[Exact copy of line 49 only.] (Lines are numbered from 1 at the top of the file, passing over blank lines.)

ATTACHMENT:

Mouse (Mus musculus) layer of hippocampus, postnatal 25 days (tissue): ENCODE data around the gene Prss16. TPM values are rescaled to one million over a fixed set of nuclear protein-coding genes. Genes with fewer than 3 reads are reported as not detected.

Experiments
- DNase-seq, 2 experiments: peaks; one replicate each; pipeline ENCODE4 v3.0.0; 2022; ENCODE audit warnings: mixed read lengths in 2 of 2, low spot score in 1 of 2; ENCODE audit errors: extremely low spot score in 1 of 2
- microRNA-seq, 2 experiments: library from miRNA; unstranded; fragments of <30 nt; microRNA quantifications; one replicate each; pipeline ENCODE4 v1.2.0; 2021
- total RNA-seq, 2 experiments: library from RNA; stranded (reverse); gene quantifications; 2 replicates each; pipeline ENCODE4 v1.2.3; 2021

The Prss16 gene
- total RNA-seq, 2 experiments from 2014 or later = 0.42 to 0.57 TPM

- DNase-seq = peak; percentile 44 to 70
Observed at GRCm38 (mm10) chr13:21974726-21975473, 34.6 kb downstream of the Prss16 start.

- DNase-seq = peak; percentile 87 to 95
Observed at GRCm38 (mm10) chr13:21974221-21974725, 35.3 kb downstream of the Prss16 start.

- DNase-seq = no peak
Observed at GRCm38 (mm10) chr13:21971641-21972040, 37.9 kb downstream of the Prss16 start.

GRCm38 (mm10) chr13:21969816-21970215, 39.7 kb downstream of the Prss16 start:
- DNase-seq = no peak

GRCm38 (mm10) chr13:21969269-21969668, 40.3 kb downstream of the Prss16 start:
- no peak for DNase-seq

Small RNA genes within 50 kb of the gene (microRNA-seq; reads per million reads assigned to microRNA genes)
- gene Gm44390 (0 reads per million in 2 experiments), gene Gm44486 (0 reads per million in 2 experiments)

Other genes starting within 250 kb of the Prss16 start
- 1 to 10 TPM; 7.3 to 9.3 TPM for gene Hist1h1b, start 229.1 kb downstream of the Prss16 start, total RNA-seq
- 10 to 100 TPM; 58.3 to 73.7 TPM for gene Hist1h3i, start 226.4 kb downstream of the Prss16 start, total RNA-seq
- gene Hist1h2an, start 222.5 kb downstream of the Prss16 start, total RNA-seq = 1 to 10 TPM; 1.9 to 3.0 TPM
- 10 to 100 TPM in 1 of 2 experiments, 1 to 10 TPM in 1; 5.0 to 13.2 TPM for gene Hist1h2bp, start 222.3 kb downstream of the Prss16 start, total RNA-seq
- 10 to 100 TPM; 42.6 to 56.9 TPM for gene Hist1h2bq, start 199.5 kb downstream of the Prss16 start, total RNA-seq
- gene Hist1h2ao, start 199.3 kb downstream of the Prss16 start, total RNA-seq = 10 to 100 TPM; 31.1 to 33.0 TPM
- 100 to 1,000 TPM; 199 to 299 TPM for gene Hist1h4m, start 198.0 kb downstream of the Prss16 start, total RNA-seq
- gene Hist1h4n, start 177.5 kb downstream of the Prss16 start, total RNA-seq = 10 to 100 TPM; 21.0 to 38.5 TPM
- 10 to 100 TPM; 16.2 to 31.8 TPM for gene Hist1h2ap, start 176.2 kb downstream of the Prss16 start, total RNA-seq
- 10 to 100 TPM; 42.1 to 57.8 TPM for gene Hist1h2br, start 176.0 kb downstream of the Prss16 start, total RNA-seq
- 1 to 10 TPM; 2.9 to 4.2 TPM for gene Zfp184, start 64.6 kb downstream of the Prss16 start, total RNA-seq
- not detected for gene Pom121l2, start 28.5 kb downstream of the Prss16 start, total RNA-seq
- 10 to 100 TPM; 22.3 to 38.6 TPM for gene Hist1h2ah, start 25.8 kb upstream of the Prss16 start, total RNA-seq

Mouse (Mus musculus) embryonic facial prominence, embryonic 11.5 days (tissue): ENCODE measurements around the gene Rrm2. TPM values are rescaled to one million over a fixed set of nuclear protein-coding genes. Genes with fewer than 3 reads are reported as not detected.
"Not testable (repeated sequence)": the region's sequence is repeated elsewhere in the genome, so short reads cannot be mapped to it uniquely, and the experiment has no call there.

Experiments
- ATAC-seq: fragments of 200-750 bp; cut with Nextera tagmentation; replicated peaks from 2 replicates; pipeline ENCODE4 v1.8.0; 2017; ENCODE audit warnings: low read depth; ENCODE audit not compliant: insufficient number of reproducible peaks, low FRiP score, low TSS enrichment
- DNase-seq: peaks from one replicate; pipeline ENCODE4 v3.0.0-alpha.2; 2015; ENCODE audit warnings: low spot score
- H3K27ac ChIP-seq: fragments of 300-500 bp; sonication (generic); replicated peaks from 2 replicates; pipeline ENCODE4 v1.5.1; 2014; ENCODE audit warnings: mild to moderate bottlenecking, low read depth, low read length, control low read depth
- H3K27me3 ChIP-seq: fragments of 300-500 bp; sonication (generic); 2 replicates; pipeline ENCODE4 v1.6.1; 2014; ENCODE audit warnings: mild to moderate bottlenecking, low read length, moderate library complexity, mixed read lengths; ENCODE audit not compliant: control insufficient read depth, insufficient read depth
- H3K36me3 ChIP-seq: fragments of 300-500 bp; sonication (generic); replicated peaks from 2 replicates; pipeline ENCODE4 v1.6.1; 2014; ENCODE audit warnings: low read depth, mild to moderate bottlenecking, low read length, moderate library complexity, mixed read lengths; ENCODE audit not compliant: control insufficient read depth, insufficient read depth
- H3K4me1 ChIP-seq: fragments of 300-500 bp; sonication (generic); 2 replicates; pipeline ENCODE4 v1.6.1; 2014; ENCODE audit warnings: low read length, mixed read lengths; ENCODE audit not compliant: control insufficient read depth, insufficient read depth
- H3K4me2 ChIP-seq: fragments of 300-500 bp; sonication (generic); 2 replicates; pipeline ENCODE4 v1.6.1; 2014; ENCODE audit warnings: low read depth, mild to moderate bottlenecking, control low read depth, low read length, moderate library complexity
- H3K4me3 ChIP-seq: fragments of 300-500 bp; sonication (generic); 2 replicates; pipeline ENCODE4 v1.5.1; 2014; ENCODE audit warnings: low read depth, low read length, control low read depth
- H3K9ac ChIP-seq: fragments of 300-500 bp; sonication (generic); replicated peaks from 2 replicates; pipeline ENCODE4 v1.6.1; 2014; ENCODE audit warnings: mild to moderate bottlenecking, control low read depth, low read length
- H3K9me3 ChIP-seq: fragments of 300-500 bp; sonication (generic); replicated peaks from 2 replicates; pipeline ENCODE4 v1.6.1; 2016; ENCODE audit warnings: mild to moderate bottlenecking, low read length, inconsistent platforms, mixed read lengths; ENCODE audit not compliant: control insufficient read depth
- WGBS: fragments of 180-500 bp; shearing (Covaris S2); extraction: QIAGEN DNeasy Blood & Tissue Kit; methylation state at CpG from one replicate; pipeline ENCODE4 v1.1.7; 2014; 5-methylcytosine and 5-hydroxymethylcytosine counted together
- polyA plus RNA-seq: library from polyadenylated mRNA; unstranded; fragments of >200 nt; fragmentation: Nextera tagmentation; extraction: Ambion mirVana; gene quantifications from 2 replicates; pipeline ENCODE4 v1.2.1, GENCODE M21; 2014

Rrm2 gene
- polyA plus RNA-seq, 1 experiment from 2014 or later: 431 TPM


Rrm2 gene